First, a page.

‘Why you—I got myself a steak supper!’ Mattie growled. ‘And I have never gone hungry. Not for a single day, oldtimer.’

He slapped the cards down on the Rummy tray one by one—having somewhere to put the cards stopped them upsetting the nurses with their cheating when one of them fell asleep.

‘However. Deluded as the geriatric is, he’s right sonny,’ Mattie stopped dealing and considered it. ‘Hold her hand. Take her places that are important to you. Buy her things that remind you of her.’ He pressed on his fingers as he listed, like he was calling out a new recipe and could forget something.

‘This coming from the Jewman who doesn’t know how to part with a dime when a cent will fit in the hole eh?’ Eddie coughed a lot now and the nurse came by and said it was better not to talk to him so much.

It was late when I got home so I often put off calling Joanna back until the day after.

The morning I slept it in, I had only been to bed a couple of hours. Eddie’s test results had been late from the lab but he told me to go ahead anyway. The new mixer had walked out a few days before; he messed up so many times his hands started shaking just putting the ingredients out on the table. The pressure can get to a guy, I guess. 

If batches aren’t on the table for the kneaders when they arrive, the ovens don’t go on in time so, until someone replied to the ad in the paper, I went in for both shifts. It meant waking up within three hours of when I got home at night. Mattie heard the kid got work with Hobsons afterwards. Hobsons had machines for everything, even had plug-in kneaders; that way they could get by with less staff so the pay was better. Mattie said machines were all well and good but you had to feel the stuff in your hands to know for sure it was ready.

I hadn’t needed an alarm for a long time, until I started falling asleep in lectures so I took to setting one again; but I must have forgotten it this night because it was past one when I bolted upright from a dreamless sleep and groped for my keys. The humidity dampened my shirt and I double-parked. I twisted the levers on all the windows in the kitchen and pushed them open; tried to remember to turn my head away from the bowls when I yawned so as not to suck in Hiroshima.

To stay awake between mixes, I took into kneading them too so it was about halfway through the fourth mix that I realized I had opened the wrong tin and thrown the whole starter into one of the machines. It took a few seconds before I knew my hands had gone cold so I couldn’t feel the dough sticking to my fingers. There were nothing about that grade of error on Mattie’s sheets. The acid rose up in my throat and I shivered, hovered over the half-turned cake.

I was still standing that way, watching the beater whirring through the plastic batter-jar when the doors struggled against each other and Mattie came in.  

‘What is it, eh? You look like you’ve been waiting too long for a bus that ain’t coming.’ He picked up one of his ingredients lists and rested his elbow on the table, then crumpled the piece of paper in his fist. ‘That one would be better with another three spoons of nut-powder and couple pounds ground cashews.’

‘Mattie,’ I was still standing there with flour on my hands, ‘I put the starter in the machine.’ 

He was chewing a clove and he swallowed it. ‘Well of course you did sonny, you haven’t slept in close on two weeks.’ He flicked off a couple of switches and the whirring stopped.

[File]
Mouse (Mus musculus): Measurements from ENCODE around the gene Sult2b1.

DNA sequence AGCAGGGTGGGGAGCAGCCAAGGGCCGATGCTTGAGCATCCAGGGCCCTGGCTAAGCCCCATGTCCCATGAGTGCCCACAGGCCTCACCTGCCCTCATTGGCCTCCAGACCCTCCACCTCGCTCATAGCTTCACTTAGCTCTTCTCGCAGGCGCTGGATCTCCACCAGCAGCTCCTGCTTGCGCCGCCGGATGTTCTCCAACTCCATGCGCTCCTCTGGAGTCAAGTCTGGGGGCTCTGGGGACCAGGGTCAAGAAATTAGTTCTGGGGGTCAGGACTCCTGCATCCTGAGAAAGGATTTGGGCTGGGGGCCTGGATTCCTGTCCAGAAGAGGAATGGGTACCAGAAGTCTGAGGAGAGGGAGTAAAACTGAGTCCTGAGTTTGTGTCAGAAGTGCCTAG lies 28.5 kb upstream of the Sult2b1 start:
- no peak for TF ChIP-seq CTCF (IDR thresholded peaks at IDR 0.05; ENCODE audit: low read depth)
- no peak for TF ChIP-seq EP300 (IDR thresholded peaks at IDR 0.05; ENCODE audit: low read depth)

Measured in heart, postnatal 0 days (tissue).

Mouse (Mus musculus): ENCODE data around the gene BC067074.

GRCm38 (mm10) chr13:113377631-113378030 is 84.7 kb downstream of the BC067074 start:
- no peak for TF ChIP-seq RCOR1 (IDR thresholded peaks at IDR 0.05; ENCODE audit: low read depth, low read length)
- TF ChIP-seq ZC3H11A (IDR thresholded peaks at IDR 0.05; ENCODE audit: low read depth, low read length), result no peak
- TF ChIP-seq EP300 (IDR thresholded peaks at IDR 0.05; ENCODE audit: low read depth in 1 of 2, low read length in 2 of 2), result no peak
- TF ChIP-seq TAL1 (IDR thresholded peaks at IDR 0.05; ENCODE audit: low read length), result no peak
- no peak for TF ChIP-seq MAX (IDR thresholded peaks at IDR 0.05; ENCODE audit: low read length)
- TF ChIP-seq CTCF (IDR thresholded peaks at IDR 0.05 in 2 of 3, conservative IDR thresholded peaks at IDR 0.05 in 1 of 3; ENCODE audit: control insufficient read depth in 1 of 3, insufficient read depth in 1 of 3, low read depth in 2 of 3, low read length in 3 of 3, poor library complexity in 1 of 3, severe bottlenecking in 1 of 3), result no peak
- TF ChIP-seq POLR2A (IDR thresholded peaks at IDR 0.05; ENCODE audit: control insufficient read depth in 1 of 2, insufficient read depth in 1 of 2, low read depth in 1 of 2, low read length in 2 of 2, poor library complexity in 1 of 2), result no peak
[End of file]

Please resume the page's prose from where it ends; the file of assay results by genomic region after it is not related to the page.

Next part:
My face reddened up. ‘We’ve been feeding that thing, all this time… ’ I wiped my eyebrow with the flat part of my wrist, and my left eye took to flickering so as I couldn’t control it. ‘Growing it… talking to the goddamn thing… all that time, all that time— ’ I tried to look at him, but he was a flicker of bushy eyebrow and dark brown slacks. He wasn’t moving.

A tremor traveled across my cheek, down my neck and into my fingers. ‘You came in here on Thanksgiving to talk to that thing, and now it’s finished. You got nothing more to say about that, Mattie?’

Mattie put his hand on my shoulder then and looked at me square. He lifted off his thick rims so his eyes got small and I could see little flecks of silver through the brown. I had never seen Mattie without his glasses.

‘You know what sonny,’ he pressed his thumb and forefinger against the bridge of his nose. ‘It’s a goddamn shame, that’s what it is. A goddamn shame.’

He was still leaning his big old hand against my shoulder, so when he cried, the tremor went into my shoulders too.

I pressed my hand on his and I guess I cried some because my eyelid stopped jumping about and my face got wet. Finally, he stopped and swiped at his forehead. He put his glasses back on and told me to take the yeast out and he’d show me how to make a new one.

I sat on a stool beside him and watched, but I guess I was still crying because he just talked and pressed and molded and I couldn’t say for sure I heard a single word. When he was done, he said Freeda was coming by and maybe it would be better if I gave her some space around the kitchen for the morning; seeing as how she had her own way of doing things and all. He would have her call me later. 

I was asleep when the hospital telephoned. It was Freeda who finally woke me by calling and hanging up three rings at a time until I finally answered. She would pick me up, she said, Mattie was already down there. I don’t remember putting on my shoes or locking the door. And it must have been a hundred degrees outside, but my shoulders right down my spine felt like I had been lying on a block of ice.

They had taken him off the machines when I arrived, so his face was puffed out and a bit yellow. Mattie was pushed up close to the bed, with his hand cupped against his ear.

‘Threw the whole goddamn thing into the mix this morning,’ he shouted when he saw me. ‘That’s how overworked we have him Ed.’